Moreover, the State claims that the company and some of the other defendant's intentionally mislead Rhode Island and specifically the EDC as to how much investment it would take to build the company.
In his response, Schilling "admits that 38 Studios disclosed the Company's financial projections and financial needs to the EDC's representatives, the EDC and its representatives understood that 38 Studios capital requirements to complete production of Copernicus (not including the launch of Copernicus) were at least $75 million, the EDC and its representatives understood that the net proceeds to be lent to 38 Studios would be less than $75 million, and the EDC and its representatives knew that 38 Studios would need funding in addition to the net proceeds of the EDC's loan."
Moreover, Schilling denies the assertion made by the State that no members of the EDC Board "were experts in law, lending, video gaming, or economic development."
Schilling, former Red Sox great and founder of 38 Studios, was financially crushed by the failure of his gaming company and recently said in an interview with the Boston Globe that he suffered a heart attack due to the stress tied to the collapse of the company and the loss of tens of millions of dollars of his own personal wealth.
One of Providence's most prominent law firms, Adler Pollock & Sheehan, served as counsel to the EDC board at the time of the financing of 38 Studios and during the collapse of the gaming company. The law firm in the response to the suit filed by the State says the loss of millions was caused by Governor Chafee's actions -- who served then, and continues to serve, as Chairman of the EDC Board.
Adler Pollock & Sheehan said in the response, "By way of example only, at the express instruction of its Chairman and ex officio, Governor Lincoln Chafee, the Rhode Island Economic Development Corporation (EDC) failed and refused to even speak to, meet with, or engage representatives of 38 Studios in 2011 and early 2012 about restructuring the existing debt obligations of 38 Studios to EDC. Further, Governor Lincoln Chafee prohibited discussion of such issues by the EDC board. Such conduct constitutes a violation of EDC's obligations to act in good faith and deal fairly with its borrower and of its duty to mitigate damages."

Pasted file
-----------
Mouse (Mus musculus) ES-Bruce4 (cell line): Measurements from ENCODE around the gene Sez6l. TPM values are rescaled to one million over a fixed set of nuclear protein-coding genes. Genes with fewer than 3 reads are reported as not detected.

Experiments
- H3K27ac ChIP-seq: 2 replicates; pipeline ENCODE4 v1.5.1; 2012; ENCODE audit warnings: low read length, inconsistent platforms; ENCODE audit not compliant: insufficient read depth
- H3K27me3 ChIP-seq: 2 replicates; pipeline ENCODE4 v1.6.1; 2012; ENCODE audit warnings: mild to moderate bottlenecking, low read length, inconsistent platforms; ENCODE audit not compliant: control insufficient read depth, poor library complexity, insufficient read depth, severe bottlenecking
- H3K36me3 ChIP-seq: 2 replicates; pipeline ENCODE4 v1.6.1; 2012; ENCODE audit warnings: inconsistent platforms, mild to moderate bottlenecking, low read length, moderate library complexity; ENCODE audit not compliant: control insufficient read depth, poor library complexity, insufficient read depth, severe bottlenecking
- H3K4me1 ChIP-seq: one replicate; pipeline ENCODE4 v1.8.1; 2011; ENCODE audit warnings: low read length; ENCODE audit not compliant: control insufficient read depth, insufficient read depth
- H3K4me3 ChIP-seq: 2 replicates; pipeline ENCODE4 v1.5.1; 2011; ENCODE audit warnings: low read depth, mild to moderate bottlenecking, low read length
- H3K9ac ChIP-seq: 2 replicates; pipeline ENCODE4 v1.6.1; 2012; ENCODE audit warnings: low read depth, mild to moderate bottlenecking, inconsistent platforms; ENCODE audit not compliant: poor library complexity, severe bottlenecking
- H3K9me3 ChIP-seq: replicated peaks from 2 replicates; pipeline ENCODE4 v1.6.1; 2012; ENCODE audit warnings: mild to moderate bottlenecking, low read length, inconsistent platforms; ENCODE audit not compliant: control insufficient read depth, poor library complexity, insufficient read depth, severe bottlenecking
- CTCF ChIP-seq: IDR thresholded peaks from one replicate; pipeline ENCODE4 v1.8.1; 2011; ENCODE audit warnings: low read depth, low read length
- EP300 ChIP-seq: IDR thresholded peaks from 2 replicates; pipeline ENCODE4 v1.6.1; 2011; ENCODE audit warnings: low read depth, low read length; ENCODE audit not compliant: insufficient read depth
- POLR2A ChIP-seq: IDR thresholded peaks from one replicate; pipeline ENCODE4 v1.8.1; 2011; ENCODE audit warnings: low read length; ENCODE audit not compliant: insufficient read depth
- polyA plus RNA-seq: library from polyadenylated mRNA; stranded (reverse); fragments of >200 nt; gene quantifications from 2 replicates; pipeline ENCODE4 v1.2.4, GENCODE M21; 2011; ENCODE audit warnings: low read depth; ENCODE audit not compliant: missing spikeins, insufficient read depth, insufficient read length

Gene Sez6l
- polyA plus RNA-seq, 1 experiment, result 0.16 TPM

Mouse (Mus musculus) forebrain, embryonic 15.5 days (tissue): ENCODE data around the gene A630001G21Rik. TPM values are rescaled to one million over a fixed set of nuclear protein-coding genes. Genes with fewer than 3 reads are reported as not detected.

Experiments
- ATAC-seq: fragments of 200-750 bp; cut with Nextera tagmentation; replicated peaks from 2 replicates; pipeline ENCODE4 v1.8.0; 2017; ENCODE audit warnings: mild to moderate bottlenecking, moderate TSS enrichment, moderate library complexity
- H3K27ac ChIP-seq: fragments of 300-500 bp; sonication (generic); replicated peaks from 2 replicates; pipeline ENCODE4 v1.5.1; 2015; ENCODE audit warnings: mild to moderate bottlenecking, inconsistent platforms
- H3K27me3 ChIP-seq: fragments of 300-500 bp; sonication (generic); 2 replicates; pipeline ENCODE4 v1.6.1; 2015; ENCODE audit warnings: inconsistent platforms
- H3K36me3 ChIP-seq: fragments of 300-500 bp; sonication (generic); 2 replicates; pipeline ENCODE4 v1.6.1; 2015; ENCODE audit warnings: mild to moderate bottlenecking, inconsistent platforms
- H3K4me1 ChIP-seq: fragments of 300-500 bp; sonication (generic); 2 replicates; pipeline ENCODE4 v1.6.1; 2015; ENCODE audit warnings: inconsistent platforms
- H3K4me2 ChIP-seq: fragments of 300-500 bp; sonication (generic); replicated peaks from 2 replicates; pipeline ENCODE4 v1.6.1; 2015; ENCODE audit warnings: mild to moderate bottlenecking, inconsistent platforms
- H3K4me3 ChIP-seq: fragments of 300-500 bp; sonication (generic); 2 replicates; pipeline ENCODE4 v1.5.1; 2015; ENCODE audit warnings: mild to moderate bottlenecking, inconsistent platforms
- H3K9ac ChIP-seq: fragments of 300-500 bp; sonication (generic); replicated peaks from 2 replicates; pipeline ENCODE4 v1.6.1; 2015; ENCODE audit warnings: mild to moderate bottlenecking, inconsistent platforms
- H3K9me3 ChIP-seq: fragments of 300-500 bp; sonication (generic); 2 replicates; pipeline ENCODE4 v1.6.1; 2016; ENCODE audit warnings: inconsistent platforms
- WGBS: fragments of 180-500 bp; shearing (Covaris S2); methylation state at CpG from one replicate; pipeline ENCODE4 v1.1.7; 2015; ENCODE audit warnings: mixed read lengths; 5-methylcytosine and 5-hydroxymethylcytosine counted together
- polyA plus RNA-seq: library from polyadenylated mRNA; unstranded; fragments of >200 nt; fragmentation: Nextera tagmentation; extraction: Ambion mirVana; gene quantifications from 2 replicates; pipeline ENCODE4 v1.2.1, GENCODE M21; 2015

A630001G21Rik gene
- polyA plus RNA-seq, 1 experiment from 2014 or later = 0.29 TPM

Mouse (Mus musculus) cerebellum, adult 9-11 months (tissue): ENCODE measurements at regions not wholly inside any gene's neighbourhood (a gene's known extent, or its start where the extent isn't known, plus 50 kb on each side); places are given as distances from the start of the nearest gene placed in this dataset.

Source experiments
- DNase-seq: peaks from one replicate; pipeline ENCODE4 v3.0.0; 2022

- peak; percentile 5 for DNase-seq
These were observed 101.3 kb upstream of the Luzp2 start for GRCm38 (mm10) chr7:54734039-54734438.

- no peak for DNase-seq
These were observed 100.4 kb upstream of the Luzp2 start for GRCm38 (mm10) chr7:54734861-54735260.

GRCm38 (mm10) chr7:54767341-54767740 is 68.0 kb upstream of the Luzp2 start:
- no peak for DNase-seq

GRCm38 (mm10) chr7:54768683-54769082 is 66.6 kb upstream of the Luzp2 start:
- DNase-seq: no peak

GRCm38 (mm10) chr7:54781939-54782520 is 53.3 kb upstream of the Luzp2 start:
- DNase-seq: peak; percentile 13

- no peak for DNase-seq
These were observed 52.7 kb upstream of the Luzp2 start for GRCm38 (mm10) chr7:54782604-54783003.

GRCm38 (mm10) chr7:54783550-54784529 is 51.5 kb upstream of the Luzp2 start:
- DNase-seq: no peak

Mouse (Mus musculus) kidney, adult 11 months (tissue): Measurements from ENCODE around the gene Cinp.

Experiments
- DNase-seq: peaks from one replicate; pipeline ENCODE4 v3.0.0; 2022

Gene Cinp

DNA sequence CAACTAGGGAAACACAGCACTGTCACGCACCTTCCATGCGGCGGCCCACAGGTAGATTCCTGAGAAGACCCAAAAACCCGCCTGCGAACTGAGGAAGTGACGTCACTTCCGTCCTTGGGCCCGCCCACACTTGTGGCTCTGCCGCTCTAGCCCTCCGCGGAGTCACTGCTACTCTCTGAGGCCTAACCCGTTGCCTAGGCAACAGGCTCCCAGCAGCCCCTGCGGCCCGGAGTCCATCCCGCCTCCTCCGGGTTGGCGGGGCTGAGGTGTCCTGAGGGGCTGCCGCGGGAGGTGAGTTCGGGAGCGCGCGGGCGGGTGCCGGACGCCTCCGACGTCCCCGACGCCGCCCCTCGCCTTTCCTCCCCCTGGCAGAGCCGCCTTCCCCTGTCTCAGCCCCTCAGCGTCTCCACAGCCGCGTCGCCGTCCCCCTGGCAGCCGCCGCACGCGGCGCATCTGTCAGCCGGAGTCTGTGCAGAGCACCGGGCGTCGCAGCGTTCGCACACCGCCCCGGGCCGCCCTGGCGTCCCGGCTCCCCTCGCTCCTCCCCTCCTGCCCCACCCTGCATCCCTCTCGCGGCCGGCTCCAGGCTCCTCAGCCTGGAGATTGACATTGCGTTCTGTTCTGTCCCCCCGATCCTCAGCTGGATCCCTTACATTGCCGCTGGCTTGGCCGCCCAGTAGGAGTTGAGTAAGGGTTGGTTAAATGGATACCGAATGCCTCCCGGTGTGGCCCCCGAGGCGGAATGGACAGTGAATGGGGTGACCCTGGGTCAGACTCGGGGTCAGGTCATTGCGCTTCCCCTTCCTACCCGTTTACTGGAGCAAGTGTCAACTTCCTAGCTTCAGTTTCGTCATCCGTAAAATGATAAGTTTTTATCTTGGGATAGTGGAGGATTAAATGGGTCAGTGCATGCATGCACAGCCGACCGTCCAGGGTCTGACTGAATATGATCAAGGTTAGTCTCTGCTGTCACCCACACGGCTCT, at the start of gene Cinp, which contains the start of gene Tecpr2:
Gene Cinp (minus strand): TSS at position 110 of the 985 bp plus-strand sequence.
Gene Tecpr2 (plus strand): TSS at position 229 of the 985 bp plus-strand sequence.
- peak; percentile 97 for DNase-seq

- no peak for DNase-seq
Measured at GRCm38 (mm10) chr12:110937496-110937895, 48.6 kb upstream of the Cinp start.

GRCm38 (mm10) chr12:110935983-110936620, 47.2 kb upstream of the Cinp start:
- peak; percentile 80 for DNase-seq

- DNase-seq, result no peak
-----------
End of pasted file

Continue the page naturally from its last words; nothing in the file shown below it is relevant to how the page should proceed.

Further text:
Governor Chafee's office referred GoLocal's questions to attorney Max Wistow.
Former EDC Director Stokes' Places Blame Squarely on Chafee
"These actions, among others, by Governor Chafee and as Chair of the EDC Board forced 38 Studios into bankruptcy, breached its fiduciary duties owed by the Governor to the EDC and State of Rhode Island, breached the EDC's obligations of good faith and fair dealing with 38 Studios, and breached the EDC's obligations to mitigate its damages and ultimately the damages to the State of Rhode Island."